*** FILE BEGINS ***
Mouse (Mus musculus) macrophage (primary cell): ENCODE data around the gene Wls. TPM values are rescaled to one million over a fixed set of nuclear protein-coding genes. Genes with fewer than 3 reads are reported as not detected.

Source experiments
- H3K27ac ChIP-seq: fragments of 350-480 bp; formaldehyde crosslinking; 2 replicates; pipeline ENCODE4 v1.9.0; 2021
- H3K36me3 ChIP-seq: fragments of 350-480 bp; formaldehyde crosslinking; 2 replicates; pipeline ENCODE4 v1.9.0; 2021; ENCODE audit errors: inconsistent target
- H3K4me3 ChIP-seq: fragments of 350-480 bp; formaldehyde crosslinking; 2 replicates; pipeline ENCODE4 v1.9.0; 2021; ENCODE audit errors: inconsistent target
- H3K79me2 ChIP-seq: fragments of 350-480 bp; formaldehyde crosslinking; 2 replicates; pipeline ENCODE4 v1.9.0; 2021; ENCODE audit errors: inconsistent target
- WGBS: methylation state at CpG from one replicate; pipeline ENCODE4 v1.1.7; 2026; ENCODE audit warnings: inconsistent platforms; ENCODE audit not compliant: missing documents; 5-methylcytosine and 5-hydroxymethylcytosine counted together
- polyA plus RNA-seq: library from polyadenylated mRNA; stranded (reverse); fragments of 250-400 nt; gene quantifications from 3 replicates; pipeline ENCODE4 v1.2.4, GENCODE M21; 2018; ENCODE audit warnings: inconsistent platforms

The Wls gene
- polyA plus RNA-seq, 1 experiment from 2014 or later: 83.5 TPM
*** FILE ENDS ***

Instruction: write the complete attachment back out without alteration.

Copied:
Mouse (Mus musculus) macrophage (primary cell): ENCODE data around the gene Wls. TPM values are rescaled to one million over a fixed set of nuclear protein-coding genes. Genes with fewer than 3 reads are reported as not detected.

Source experiments
- H3K27ac ChIP-seq: fragments of 350-480 bp; formaldehyde crosslinking; 2 replicates; pipeline ENCODE4 v1.9.0; 2021
- H3K36me3 ChIP-seq: fragments of 350-480 bp; formaldehyde crosslinking; 2 replicates; pipeline ENCODE4 v1.9.0; 2021; ENCODE audit errors: inconsistent target
- H3K4me3 ChIP-seq: fragments of 350-480 bp; formaldehyde crosslinking; 2 replicates; pipeline ENCODE4 v1.9.0; 2021; ENCODE audit errors: inconsistent target
- H3K79me2 ChIP-seq: fragments of 350-480 bp; formaldehyde crosslinking; 2 replicates; pipeline ENCODE4 v1.9.0; 2021; ENCODE audit errors: inconsistent target
- WGBS: methylation state at CpG from one replicate; pipeline ENCODE4 v1.1.7; 2026; ENCODE audit warnings: inconsistent platforms; ENCODE audit not compliant: missing documents; 5-methylcytosine and 5-hydroxymethylcytosine counted together
- polyA plus RNA-seq: library from polyadenylated mRNA; stranded (reverse); fragments of 250-400 nt; gene quantifications from 3 replicates; pipeline ENCODE4 v1.2.4, GENCODE M21; 2018; ENCODE audit warnings: inconsistent platforms

The Wls gene
- polyA plus RNA-seq, 1 experiment from 2014 or later: 83.5 TPM